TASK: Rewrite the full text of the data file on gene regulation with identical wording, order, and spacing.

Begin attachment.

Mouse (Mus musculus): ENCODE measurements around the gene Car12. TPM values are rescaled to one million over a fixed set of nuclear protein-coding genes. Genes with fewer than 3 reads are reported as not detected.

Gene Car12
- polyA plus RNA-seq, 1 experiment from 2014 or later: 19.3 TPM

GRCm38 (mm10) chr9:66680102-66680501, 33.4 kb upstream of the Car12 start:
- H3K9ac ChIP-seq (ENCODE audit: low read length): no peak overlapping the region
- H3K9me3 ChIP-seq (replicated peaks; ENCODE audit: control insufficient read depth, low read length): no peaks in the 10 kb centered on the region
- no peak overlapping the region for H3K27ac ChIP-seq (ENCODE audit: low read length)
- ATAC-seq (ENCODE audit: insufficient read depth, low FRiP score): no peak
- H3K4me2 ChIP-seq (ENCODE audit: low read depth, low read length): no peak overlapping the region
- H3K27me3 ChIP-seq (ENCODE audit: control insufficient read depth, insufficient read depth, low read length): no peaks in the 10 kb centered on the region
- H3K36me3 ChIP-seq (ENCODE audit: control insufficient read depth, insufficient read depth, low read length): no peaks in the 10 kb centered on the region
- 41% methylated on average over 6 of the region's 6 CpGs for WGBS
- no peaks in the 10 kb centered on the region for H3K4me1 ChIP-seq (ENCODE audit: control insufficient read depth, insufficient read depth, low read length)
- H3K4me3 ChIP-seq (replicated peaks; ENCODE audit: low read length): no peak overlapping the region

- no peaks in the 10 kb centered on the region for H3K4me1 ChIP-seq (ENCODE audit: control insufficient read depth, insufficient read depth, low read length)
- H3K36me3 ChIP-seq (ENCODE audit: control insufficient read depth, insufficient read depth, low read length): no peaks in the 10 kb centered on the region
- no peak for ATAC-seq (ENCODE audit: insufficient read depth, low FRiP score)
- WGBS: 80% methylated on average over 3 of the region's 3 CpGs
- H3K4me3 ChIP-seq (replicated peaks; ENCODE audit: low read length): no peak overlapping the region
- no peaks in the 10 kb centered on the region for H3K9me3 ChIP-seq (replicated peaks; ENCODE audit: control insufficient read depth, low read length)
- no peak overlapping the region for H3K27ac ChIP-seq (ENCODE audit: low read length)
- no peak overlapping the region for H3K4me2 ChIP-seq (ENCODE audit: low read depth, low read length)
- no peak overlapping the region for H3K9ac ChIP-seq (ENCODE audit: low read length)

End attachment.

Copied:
Mouse (Mus musculus): ENCODE measurements around the gene Car12. TPM values are rescaled to one million over a fixed set of nuclear protein-coding genes. Genes with fewer than 3 reads are reported as not detected.

Gene Car12
- polyA plus RNA-seq, 1 experiment from 2014 or later: 19.3 TPM

GRCm38 (mm10) chr9:66680102-66680501, 33.4 kb upstream of the Car12 start:
- H3K9ac ChIP-seq (ENCODE audit: low read length): no peak overlapping the region
- H3K9me3 ChIP-seq (replicated peaks; ENCODE audit: control insufficient read depth, low read length): no peaks in the 10 kb centered on the region
- no peak overlapping the region for H3K27ac ChIP-seq (ENCODE audit: low read length)
- ATAC-seq (ENCODE audit: insufficient read depth, low FRiP score): no peak
- H3K4me2 ChIP-seq (ENCODE audit: low read depth, low read length): no peak overlapping the region
- H3K27me3 ChIP-seq (ENCODE audit: control insufficient read depth, insufficient read depth, low read length): no peaks in the 10 kb centered on the region
- H3K36me3 ChIP-seq (ENCODE audit: control insufficient read depth, insufficient read depth, low read length): no peaks in the 10 kb centered on the region
- 41% methylated on average over 6 of the region's 6 CpGs for WGBS
- no peaks in the 10 kb centered on the region for H3K4me1 ChIP-seq (ENCODE audit: control insufficient read depth, insufficient read depth, low read length)
- H3K4me3 ChIP-seq (replicated peaks; ENCODE audit: low read length): no peak overlapping the region

- no peaks in the 10 kb centered on the region for H3K4me1 ChIP-seq (ENCODE audit: control insufficient read depth, insufficient read depth, low read length)
- H3K36me3 ChIP-seq (ENCODE audit: control insufficient read depth, insufficient read depth, low read length): no peaks in the 10 kb centered on the region
- no peak for ATAC-seq (ENCODE audit: insufficient read depth, low FRiP score)
- WGBS: 80% methylated on average over 3 of the region's 3 CpGs
- H3K4me3 ChIP-seq (replicated peaks; ENCODE audit: low read length): no peak overlapping the region
- no peaks in the 10 kb centered on the region for H3K9me3 ChIP-seq (replicated peaks; ENCODE audit: control insufficient read depth, low read length)
- no peak overlapping the region for H3K27ac ChIP-seq (ENCODE audit: low read length)
- no peak overlapping the region for H3K4me2 ChIP-seq (ENCODE audit: low read depth, low read length)
- no peak overlapping the region for H3K9ac ChIP-seq (ENCODE audit: low read length)